Georgia’s workers’ compensation system is designed to protect those who get hurt or sickened while working for an employer. Employers carry workers’ compensation insurance to prevent themselves from being liable for a worker’s injuries.
Georgia’s system is designed as a no-fault system of insurance. This means that the employer and private insurer will pay benefits to injured employees even when the accident was caused by the employee’s actions or medical condition. There are some exceptions to this rule, e.g., if employees intentionally cause harm to themselves in order to make claims.
Workers’ compensation provides self-help information about the benefits available to employees who get hurt. This coverage can’t be waived unless you are an officer in a corporation and request to be excluded from coverage. This is a rare situation that affects very few people.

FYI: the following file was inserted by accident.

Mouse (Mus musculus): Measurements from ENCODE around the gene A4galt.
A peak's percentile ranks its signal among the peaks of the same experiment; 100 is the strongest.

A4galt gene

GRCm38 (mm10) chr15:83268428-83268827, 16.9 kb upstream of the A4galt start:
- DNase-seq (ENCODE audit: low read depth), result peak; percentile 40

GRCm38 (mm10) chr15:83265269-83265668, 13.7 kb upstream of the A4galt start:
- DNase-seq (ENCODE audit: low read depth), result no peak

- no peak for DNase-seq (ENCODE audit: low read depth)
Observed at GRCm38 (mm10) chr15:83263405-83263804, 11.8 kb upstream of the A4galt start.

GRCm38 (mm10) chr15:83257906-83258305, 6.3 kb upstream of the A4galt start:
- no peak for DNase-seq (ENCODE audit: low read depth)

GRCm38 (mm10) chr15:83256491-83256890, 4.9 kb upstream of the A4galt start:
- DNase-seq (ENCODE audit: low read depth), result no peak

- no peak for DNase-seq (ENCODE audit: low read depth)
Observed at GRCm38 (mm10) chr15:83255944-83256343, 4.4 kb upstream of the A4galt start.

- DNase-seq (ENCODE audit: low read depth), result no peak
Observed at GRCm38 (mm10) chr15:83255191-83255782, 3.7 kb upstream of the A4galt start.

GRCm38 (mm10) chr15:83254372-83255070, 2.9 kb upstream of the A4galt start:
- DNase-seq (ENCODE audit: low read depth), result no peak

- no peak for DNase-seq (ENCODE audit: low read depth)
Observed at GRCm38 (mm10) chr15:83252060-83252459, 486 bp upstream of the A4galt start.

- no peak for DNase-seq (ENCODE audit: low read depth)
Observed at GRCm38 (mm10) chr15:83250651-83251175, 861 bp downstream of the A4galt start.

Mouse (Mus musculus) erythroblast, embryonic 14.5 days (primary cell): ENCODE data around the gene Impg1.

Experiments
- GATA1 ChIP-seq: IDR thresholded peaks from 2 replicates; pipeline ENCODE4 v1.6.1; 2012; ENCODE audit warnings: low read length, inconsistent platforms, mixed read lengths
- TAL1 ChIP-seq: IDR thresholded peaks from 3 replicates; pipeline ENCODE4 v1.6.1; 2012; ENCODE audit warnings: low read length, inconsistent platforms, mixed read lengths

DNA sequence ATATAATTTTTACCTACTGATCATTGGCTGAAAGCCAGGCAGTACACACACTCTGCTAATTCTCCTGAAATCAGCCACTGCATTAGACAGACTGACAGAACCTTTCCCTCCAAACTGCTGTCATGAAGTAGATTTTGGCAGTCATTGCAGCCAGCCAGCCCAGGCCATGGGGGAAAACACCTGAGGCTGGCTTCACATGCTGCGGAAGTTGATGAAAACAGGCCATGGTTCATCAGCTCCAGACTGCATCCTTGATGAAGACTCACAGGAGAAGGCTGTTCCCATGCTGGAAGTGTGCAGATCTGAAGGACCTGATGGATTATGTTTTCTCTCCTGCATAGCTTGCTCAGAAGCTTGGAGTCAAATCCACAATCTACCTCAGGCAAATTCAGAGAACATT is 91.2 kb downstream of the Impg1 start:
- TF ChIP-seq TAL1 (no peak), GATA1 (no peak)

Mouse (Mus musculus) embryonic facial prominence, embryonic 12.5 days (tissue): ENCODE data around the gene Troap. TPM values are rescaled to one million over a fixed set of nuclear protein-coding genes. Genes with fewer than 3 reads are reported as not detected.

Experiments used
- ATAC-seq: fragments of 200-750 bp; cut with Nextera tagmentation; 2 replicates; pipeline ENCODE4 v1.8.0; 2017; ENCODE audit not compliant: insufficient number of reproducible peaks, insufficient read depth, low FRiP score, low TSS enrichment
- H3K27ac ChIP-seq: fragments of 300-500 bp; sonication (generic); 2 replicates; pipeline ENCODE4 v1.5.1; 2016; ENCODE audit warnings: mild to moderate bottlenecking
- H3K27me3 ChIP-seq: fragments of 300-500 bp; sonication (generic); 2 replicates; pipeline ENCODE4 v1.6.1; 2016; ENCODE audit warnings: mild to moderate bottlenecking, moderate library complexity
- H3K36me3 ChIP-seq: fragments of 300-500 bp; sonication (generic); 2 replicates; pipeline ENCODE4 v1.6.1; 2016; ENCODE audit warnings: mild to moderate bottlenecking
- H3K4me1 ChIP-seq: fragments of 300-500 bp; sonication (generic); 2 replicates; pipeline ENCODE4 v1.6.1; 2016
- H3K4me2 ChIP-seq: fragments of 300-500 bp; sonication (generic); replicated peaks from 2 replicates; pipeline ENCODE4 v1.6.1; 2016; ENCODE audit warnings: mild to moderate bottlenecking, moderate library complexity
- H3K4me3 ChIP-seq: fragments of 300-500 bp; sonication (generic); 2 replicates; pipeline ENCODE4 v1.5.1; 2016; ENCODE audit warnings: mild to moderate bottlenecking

It is important to note that injuries caused by substance abuse or intoxication will not be covered by workers’ compensation. Workers’ comp does cover most other circumstances, providing necessary medical treatment, vocational rehabilitation when necessary, weekly benefits while a worker is disabled and death, scarring and physical impairment benefits.
Once you are hurt on the job, in most circumstances, you are only eligible to be covered by workers’ compensation. Your employer can’t be sued unless they intentionally caused the accident that injured you. In that case, your attorney can help you initiate a separate claim to sue your employer directly for the injuries they caused and for their negative intentions.
It may be possible to appeal a denial of your workers’ comp benefits. Speaking to a Georgia attorney who is familiar with the state’s workers’ compensation laws can be quite helpful if your claim is delayed or denied.